INCTR Annual Report 2016
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Branch: INCTR
President: Ian Magrath
Board Members: Louis Schoofs; Sultan Al-Sedairy, Nausherwan Burki, Max Parkin, Sidnei Epelman, Simon Sutcliffe, Martine Raphael, Robert Burton
Volunteers/Employees:
Collaborators: St Mary's Hospital Lacor, Gulu, Uganda
Bugando Medical Centre, Mwanza, Tanzania
Obafemi Awolowo University Teaching Hospitals Complex (OAUTHC), Ile-Ife, Nigeria
INCTR India
Partners: OFID
Global Health Dynamics
Challenge Fund
Global Giving
Address: INCTR
Rue Engeland 642
1180 Brussels
Belgium
Country(s): Tanzania, Uganda, Nigeria,India
Year Established: 1998
Annual Report: Annual Report 2016
Future Plans: Expand educational and training activities in the principles of treatment and clinical care of Burkitt lymphoma, data management
Undertake site-visits in 2017 for purposes of training in the management of BL and also for review of pathology
Publications: Curing the Commonest Childhood Cancer in Equatorial Africa; Burkitt lymphoma: Explanatory information

Discovery of a Tumour

Burkitt lymphoma was recognised as a clinical syndrome by Denis Burkitt - an Irish surgeon who worked in British East Africa for the British Colonial Medical Service after the Second World War. Remarkably, it was not until 1957 - 10 years after his arrival in British East Africa (Uganda), that he saw a case. The hospital Pediatrician (Hugh Trowel) asked Burkitt to see a 5 year old boy with tumours that had developed in all 4 jaw quadrants. Burkitt could only confirm that the child had an inoperable cancer. Remarkably, just a week later, while visiting the District Hospital at Jinja (the location of the source of the Nile), he saw a second child with tumours present in all 4 jaw quadrants. This child also had palpable abdominal masses. Since Burkitt had never seen such a tumour, he studied pediatric case records to determine whether tumours of this type had been seen previously. As he soon discovered, a significant number of such cases has been seen. Fortunately, a cancer registry had been established some 7 years before, and after painstakingly examining the records Burkitt was able to identify a total of 37 children who had died with jaw tumours - often multiple and often associated with tumour at various other anatomical sites, particularly the abdomen. The tumour also quite frequently involved serous membranes, the orbits, endocrine glands, ovary, breasts and central nervous system. He also found a number of references to the tumour in the published literature. The professor of pathology, Jack Davies, could not make a diagnosis other than "small round cell sarcoma" and it was not until 1959 that Gregory O'Conor, a young pathologist recently arrived from the USA, reviewed, with Davies reviewed all the childhood cancers in the Kampala registry. O'Conor concluded that the tumour was a type of lymphoma. Remarkably, it accounted for 50% of all childhood cancers in the Kampala Cancer Registry.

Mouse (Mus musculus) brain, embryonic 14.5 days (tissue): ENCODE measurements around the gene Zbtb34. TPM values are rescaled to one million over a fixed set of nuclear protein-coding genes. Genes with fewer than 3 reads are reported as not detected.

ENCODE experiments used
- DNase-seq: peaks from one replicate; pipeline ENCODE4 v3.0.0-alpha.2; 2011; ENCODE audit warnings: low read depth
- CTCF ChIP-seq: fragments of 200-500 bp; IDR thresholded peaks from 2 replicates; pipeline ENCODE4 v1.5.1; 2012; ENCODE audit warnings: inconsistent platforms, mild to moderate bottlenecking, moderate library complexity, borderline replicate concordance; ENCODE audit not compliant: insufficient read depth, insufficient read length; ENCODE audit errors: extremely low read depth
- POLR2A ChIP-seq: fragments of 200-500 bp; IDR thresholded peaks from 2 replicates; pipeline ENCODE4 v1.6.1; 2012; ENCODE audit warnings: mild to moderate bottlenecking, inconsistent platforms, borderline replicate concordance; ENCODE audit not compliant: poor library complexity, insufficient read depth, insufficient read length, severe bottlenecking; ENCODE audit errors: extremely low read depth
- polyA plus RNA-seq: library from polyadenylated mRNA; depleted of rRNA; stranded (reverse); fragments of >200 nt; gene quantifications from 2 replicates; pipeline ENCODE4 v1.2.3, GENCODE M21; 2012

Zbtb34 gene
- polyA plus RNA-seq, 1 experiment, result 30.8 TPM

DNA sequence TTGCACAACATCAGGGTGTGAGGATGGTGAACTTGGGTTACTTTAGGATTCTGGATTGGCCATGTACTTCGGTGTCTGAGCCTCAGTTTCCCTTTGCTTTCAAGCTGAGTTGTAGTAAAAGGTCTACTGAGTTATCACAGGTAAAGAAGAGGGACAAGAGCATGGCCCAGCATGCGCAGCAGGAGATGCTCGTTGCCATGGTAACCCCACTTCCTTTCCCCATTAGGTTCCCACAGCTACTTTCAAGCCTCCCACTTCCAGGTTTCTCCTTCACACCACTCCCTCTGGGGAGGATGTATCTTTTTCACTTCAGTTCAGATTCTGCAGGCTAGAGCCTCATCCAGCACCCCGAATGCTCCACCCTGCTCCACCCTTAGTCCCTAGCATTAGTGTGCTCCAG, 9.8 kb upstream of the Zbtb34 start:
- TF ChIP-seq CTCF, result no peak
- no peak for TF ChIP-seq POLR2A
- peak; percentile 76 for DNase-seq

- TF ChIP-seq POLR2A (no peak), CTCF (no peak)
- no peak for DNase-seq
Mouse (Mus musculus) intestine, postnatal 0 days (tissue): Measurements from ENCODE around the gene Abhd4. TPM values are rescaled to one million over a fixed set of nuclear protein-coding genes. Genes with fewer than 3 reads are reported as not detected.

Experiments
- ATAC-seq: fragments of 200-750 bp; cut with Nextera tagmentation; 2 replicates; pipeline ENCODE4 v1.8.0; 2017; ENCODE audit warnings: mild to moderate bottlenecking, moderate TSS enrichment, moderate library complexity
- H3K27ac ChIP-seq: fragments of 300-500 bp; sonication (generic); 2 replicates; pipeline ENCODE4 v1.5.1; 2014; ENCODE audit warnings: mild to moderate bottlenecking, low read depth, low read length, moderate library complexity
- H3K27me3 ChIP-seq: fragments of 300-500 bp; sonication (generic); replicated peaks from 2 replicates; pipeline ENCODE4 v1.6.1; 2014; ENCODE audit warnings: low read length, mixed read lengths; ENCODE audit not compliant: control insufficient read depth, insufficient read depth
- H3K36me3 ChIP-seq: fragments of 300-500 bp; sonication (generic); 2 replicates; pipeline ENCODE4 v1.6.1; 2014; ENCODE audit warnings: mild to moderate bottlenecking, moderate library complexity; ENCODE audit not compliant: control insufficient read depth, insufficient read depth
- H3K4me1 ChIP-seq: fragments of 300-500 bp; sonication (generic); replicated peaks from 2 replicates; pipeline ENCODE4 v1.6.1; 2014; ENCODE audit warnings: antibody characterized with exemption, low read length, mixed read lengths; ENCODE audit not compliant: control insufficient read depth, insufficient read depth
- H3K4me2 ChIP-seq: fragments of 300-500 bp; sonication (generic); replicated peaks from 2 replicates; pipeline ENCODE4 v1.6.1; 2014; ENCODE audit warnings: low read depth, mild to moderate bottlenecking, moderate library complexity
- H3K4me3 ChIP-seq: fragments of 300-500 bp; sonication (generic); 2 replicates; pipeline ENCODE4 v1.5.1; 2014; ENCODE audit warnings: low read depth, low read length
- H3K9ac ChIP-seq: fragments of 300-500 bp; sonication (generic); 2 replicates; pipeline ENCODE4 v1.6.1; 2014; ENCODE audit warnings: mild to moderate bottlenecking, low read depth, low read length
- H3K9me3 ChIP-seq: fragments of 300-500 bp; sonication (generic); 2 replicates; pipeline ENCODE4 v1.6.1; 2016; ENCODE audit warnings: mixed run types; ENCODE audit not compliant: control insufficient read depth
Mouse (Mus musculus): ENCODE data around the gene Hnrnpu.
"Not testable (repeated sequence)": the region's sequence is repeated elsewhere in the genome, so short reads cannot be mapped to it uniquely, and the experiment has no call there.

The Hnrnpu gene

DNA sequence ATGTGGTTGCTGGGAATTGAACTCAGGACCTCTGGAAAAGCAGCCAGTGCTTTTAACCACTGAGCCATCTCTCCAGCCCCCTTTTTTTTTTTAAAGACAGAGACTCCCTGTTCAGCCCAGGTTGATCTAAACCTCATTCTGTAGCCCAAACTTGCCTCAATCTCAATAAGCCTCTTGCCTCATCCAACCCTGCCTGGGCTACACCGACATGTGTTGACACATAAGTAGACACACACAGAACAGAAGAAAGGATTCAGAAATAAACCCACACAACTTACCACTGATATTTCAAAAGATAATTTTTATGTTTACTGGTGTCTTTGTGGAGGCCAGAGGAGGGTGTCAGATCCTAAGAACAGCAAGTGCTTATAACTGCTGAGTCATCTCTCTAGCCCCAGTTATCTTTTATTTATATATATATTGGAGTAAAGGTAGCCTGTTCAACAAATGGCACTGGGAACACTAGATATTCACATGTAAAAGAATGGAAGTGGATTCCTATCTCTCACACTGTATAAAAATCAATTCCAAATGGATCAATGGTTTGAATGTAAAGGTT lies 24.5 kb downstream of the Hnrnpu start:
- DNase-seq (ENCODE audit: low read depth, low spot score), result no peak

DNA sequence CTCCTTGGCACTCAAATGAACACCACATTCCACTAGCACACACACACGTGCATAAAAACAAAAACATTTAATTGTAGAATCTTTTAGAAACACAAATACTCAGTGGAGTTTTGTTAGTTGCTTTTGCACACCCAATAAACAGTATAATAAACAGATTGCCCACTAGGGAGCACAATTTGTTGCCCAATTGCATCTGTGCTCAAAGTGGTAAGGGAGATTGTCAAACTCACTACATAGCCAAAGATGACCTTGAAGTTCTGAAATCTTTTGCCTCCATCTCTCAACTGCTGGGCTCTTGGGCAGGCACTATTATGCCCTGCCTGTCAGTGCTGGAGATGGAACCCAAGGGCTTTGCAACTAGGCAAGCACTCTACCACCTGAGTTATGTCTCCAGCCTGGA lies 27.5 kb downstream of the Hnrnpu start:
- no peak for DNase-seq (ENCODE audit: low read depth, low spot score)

Treatment of Burkitt Lymphoma